|3 years ago :: Mar 05, 2010 - 5:10PM #21|
I just noticed this thread. Are you referring to the Moral Sense Test by Marc Hauser? Hauser's theory, which I find appealing in my own unprofessional opinion, is that we possess a universal moral grammer which acts as the source of our moral calculations. And deciding what's right and what's wrong occurs at an unconscious level, before we have a chance to deliberate and rationalize our choice, which is what usually occurs afterward. Some people aren't as good at explaining their decisions afterward, and I suspect that's why so many people are pissed off about Hauser's trolley car examples.
The theory of a universal moral grammer is based on Hauser's acceptance of Noam Chomsky's theory of universal grammer, for forming the basic rules and structure of language. The validity of his theory on moral grammer is predicated on Chomsky's and Stephen Pinker's theory of language.
Anyway, I like the way Hauser's theory works because it takes the source of morality and ethics out of religion and philosophy, and puts it in the realm of biology and the mind sciences, where the process can actually be studied.
In the basic trolley car example -- a runaway trolley car is speeding down the track, and will kill 5 people in it's path, unless you flip a switch to divert the train onto a sidetrack......where it will kill one person. Your results may vary, but when subjects force themselves to answer the problem quickly, impulsively, before having a chance to think through the options (which would not occur in the real life situation anyway), an overwhelming majority of people decide that diverting the train is the best action. This question on its own, would indicate that most people are utilitarians, except that the answers change when the terms of the question are altered a little.
In the alternative question: whether it's permissible to throw someone in front of the train to stop it from hitting the five, or thrown from a bridge, for the same purpose, all of a sudden the results swing to the other extreme -- the majority say that it is not proper to cause one death in order to save five under those terms. But why should it make a difference? A strict utilitarian like Peter Singer, might even say throw him in front of the train! People seem to change their opinions involuntarily when they have to directly act to cause the death of another, rather than to allow the death through inaction.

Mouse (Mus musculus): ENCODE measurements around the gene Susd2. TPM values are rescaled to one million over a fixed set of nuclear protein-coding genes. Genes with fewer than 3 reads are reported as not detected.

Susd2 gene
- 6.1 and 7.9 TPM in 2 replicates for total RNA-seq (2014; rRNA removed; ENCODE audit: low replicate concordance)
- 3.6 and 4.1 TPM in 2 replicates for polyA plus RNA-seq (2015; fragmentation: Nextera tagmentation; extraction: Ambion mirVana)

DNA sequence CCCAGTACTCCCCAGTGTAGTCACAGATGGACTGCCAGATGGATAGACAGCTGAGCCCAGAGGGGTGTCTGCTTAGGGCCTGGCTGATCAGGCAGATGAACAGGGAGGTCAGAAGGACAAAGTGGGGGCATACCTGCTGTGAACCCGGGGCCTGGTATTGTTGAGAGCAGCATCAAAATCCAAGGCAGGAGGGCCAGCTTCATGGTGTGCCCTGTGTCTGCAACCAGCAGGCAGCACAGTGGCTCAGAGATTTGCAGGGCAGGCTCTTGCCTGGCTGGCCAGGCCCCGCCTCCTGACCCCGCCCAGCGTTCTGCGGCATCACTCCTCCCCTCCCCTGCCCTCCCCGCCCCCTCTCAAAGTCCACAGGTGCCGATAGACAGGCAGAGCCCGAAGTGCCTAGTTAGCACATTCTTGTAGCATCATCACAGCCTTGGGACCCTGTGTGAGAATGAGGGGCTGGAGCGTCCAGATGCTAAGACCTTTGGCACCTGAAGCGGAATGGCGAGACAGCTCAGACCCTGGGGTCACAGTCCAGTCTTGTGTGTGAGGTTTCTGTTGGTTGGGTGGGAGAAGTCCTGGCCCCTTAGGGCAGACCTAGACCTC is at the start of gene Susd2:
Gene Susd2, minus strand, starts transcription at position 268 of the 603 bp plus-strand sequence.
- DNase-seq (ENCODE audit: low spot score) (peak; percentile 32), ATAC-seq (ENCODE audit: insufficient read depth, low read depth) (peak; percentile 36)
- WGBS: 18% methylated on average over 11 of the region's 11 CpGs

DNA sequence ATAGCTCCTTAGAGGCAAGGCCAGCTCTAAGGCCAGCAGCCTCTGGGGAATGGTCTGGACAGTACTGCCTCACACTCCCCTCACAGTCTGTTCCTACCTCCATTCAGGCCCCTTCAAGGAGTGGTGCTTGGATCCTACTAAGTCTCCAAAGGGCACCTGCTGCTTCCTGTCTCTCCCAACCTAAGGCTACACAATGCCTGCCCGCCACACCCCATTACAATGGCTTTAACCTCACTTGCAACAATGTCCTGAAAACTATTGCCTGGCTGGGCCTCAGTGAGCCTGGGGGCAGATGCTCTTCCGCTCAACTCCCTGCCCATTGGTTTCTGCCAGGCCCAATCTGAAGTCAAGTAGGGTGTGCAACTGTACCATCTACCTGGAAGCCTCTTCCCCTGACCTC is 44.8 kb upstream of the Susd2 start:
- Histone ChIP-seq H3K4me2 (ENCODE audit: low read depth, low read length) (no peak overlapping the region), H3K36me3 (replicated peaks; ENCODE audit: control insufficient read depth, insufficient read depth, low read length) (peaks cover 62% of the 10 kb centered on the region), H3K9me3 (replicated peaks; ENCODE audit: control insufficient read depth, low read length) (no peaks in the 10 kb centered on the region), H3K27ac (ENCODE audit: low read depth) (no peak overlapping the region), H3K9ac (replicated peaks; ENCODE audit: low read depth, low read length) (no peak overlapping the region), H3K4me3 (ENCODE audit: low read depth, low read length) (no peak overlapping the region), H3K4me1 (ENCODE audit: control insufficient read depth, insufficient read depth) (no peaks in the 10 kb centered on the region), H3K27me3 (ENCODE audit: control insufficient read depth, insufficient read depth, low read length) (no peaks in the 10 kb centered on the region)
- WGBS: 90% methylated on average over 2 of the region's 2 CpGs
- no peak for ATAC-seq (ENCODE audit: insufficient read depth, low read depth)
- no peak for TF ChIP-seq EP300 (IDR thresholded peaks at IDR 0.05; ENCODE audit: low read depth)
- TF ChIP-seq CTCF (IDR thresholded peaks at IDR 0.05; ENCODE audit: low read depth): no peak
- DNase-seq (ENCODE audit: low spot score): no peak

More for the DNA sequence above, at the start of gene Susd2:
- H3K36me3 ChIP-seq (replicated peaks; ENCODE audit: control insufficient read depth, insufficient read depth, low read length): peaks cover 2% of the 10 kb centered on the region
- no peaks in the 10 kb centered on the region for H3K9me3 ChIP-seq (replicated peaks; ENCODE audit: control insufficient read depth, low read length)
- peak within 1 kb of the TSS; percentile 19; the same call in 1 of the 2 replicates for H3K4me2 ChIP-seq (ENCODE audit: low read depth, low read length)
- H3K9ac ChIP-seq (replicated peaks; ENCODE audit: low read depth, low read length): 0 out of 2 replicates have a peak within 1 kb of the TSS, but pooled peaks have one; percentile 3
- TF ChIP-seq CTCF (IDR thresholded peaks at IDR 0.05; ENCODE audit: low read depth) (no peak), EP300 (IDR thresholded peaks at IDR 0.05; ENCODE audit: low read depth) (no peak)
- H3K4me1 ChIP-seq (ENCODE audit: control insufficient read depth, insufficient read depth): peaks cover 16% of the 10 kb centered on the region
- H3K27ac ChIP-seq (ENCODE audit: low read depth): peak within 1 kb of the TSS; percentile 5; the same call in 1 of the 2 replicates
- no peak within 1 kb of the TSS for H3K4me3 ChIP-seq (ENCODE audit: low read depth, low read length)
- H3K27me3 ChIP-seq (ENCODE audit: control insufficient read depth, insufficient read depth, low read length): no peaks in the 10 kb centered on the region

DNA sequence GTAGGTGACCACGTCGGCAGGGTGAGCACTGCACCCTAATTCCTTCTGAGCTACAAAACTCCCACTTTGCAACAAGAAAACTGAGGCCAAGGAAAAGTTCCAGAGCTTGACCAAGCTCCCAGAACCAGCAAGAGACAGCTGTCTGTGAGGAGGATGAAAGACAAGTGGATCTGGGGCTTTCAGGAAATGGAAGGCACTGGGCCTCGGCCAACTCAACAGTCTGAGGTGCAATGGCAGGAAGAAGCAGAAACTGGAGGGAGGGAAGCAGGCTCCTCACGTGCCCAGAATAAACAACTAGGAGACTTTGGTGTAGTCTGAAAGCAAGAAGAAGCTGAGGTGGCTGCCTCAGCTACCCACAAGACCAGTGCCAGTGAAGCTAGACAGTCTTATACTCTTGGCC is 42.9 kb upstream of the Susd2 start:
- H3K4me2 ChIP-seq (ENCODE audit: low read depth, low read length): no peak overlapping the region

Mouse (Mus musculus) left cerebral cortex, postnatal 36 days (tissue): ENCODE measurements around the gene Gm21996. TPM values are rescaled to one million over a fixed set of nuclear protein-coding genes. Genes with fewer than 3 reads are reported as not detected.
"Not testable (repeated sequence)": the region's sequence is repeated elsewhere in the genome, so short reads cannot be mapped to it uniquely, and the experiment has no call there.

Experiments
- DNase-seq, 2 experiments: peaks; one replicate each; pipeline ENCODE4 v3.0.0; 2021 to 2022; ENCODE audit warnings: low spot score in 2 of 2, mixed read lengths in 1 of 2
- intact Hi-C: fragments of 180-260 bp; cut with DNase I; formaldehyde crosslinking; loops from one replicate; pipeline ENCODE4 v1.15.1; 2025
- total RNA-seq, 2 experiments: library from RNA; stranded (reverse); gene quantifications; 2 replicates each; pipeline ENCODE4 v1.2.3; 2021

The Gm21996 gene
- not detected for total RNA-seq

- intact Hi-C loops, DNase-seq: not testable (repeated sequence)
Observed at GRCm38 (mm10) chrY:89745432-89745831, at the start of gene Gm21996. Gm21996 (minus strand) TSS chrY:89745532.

In another, more ghoulish example, a doctor has five critical patients in need of organ transplants, and there is one patient who would qualify as a healthy donor for the five. Is it okay to sacrifice him to save the other five? Not many takers for that one; but why the difference? You're still saving five lives for one life.
According to the test results, people of all ages, races, religions and economic backgrounds believe that it is not permissible to sacrifice someone else even if the five will die. Hauser believes the moral calculation that determines deliberately causing death of another, rather than indirectly causing another's death, are consistent enough to not be based on emotions, but the inability most people experience trying to explain them, indicate that they are occuring at an unconscious level before conscious deliberation interferes with final decisions.
Just as languages develop differently, Hauser's theory would indicate that moral decision-making comes from a central source, but the final outcomes are altered by rules learned through religion and culture.